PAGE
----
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Is the left hemisphere androcentric? Evidence of the learned categorical perception of gender.

Thorne, S, Hegarty, P and Catmur, C (2015) Is the left hemisphere androcentric? Evidence of the learned categorical perception of gender. Laterality, 20 (5). pp. 571-584.

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Abstract

Effects of language learning on categorical perception have been detected in multiple domains. We extended the methods of these studies to gender and pitted the predictions of androcentrism theory and the spatial agency bias against each other. Androcentrism is the tendency to take men as the default gender and is socialized through language learning. The spatial agency bias is a tendency to imagine men before women in the left-right axis in the direction of one's written language. We examined how gender-ambiguous faces were categorized as female or male when presented in the left visual fields (LVFs) and right visual fields (RVFs) to 42 native speakers of English. When stimuli were presented in the RVF rather than the LVF, participants (1) applied a lower threshold to categorize stimuli as male and (2) categorized clearly male faces as male more quickly. Both findings support androcentrism theory suggesting that the left hemisphere, which is specialized for language, processes face stimuli as male-by-default more readily than the right hemisphere. Neither finding evidences an effect of writing direction predicted by the spatial agency bias on the categorization of gender-ambiguous faces.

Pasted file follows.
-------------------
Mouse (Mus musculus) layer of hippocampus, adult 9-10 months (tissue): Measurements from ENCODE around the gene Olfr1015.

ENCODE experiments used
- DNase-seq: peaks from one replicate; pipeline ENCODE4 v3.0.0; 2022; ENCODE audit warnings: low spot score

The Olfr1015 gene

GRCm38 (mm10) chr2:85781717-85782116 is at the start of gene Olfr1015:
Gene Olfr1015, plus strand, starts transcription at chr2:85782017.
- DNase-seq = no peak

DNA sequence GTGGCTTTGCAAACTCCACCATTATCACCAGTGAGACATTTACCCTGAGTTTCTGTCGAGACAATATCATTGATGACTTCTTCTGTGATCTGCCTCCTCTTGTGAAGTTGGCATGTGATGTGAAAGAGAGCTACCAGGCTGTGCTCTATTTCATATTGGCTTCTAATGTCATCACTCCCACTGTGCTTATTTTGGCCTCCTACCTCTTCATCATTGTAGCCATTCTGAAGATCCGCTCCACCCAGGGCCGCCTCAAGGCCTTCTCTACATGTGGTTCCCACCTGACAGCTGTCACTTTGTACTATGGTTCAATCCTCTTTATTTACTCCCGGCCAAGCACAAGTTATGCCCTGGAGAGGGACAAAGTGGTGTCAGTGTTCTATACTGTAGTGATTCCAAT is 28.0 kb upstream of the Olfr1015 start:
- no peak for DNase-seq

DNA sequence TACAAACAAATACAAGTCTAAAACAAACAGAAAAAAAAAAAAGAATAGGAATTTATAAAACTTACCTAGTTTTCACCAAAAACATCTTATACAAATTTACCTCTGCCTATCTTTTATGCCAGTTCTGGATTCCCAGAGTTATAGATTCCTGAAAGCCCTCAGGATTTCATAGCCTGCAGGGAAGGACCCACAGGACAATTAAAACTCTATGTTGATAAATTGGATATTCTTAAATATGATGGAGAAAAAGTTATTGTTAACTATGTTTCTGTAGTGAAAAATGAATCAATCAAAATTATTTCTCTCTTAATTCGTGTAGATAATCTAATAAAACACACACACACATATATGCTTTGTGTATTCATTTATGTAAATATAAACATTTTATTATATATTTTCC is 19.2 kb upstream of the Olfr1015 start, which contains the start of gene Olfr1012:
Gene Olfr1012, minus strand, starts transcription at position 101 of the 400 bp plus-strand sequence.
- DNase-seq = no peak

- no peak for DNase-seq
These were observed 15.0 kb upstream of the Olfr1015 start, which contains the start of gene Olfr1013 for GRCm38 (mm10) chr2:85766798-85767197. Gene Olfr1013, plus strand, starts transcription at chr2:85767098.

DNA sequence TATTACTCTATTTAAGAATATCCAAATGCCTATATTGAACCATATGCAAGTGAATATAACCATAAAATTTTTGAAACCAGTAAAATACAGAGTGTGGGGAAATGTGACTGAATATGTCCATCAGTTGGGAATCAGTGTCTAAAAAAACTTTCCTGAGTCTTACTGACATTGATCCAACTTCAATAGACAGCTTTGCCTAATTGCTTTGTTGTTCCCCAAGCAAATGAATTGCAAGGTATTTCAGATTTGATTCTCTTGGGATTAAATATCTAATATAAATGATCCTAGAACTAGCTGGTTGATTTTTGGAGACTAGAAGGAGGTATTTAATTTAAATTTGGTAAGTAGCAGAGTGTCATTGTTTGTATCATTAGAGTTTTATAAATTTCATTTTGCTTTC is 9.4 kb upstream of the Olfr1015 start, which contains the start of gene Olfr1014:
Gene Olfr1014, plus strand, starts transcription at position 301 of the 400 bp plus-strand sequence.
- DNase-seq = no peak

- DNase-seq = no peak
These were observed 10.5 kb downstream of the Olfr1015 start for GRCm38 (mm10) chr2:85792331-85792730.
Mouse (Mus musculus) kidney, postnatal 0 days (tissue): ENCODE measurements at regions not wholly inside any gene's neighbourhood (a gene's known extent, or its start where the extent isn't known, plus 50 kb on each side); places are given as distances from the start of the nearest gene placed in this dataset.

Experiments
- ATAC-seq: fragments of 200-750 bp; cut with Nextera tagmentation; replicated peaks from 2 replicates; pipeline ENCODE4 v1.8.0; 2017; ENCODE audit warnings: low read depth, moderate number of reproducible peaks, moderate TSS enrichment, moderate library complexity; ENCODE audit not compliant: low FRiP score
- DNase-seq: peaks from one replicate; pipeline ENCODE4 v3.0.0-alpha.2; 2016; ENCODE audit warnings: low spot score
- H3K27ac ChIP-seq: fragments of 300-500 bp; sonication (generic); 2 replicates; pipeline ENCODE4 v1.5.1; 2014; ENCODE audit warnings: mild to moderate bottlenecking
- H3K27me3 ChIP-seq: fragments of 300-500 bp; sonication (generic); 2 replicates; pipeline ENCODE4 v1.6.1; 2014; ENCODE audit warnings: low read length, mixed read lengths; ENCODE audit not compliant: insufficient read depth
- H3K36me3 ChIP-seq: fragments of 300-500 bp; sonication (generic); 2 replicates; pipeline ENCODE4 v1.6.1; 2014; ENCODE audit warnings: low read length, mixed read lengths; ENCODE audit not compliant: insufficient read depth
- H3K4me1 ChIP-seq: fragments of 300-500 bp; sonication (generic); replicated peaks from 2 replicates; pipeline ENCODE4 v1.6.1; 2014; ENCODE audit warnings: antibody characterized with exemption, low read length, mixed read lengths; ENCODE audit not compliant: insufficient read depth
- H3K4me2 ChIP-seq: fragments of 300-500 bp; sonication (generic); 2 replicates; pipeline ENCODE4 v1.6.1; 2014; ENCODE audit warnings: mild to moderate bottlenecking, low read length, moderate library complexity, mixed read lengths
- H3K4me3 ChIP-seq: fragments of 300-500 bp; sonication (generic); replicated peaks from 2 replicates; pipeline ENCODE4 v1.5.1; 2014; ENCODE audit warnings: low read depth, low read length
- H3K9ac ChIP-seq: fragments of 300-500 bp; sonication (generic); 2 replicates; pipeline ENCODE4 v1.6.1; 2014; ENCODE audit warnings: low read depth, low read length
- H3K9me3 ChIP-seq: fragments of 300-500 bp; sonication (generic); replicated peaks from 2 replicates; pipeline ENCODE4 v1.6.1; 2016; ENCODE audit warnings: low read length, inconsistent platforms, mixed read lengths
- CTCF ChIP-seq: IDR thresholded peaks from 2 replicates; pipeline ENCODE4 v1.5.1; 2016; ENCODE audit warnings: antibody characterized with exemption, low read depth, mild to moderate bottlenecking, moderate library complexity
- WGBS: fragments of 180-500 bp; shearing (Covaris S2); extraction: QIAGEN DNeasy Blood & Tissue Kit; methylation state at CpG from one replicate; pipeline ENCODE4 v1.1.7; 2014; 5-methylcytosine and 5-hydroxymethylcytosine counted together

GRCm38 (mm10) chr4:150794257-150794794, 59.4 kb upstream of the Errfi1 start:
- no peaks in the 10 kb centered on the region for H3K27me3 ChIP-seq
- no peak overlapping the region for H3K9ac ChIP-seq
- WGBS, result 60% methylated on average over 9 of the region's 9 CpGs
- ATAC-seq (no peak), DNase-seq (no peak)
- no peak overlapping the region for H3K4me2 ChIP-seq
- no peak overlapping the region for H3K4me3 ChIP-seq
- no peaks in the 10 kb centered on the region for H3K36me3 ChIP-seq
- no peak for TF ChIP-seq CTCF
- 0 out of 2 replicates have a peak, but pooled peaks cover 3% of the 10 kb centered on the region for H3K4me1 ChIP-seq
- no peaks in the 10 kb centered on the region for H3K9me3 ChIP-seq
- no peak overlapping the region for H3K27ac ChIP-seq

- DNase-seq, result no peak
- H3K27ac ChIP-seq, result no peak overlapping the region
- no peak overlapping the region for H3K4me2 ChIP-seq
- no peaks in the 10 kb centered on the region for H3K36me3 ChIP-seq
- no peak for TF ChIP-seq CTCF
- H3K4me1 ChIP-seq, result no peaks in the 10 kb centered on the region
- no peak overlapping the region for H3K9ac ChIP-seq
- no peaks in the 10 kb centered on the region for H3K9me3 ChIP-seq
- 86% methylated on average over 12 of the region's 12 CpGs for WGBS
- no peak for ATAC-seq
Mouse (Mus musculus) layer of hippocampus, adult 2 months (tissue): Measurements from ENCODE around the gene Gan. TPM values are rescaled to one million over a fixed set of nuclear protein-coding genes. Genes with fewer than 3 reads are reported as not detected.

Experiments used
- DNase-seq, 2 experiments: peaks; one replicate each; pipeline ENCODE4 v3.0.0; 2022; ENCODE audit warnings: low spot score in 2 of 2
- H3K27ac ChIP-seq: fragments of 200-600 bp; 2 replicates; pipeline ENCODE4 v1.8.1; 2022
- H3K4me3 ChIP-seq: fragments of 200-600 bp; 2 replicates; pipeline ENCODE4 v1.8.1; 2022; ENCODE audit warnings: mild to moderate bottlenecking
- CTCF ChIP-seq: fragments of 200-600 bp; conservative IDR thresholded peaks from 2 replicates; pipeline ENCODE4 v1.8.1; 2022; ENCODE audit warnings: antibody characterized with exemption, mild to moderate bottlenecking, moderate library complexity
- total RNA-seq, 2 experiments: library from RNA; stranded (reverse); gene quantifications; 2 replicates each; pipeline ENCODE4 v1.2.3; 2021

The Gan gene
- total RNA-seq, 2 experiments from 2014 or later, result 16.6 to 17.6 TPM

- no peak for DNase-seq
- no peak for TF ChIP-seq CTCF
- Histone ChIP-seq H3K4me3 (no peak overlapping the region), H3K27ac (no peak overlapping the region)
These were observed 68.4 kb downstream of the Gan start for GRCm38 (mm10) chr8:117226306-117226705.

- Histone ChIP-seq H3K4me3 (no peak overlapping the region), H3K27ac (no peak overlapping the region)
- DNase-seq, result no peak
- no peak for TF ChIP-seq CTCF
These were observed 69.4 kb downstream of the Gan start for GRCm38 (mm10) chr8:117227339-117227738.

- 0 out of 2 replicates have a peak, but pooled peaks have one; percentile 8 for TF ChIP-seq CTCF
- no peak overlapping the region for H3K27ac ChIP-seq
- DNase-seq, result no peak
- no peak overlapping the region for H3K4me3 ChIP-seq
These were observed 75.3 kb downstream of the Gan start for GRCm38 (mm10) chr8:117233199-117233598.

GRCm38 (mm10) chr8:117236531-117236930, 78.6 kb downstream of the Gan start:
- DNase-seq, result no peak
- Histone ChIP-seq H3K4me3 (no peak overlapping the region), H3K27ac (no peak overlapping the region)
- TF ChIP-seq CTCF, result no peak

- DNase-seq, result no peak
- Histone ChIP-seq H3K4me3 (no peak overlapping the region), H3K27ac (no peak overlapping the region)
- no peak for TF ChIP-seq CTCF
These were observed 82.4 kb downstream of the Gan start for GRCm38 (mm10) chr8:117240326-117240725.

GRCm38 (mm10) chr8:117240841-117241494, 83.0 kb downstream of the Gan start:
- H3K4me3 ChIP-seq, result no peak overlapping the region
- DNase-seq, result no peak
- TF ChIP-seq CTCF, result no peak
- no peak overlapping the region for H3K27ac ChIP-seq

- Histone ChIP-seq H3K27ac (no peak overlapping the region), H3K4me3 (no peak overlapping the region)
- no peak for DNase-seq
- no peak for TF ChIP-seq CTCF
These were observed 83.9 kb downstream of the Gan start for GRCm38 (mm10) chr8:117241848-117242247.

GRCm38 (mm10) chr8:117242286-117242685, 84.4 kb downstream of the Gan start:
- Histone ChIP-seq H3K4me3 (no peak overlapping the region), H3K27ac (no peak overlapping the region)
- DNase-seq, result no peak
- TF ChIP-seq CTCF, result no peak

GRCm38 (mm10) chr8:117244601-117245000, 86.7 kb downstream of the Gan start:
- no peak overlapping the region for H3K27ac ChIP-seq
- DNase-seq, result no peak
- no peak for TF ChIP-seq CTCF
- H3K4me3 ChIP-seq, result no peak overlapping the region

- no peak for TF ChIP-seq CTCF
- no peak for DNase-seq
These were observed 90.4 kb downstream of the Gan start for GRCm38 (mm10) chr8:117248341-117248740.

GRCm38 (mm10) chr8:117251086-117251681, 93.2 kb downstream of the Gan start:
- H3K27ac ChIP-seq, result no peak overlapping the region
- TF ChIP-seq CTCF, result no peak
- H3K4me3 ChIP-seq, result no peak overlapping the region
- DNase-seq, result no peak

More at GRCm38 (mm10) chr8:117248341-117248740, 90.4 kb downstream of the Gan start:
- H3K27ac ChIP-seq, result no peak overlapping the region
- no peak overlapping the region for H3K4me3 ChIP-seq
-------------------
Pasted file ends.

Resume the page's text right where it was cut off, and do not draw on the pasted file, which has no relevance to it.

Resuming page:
Item Type: Article
Divisions : Faculty of Health and Medical Sciences > School of Psychology
Authors :
AuthorsEmailORCID
Thorne, SUNSPECIFIEDUNSPECIFIED
Hegarty, PUNSPECIFIEDUNSPECIFIED
Catmur, CUNSPECIFIEDUNSPECIFIED
Date : September 2015
Identification Number : 10.1080/1357650X.2015.1016529
Uncontrolled Keywords : Androcentrism, Face perception., Gender categorization, Social categorization, Spatial agency bias
Related URLs :
Additional Information : This is an Accepted Manuscript of an article published by Taylor & Francis in Laterality on 05/03/2015, available online: http://wwww.tandfonline.com/10.1080/1357650X.2015.1016529
Depositing User : Symplectic Elements
Date Deposited : 08 May 2015 11:42
Last Modified : 05 Mar 2016 02:08
URI: http://epubs.surrey.ac.uk/id/eprint/807350

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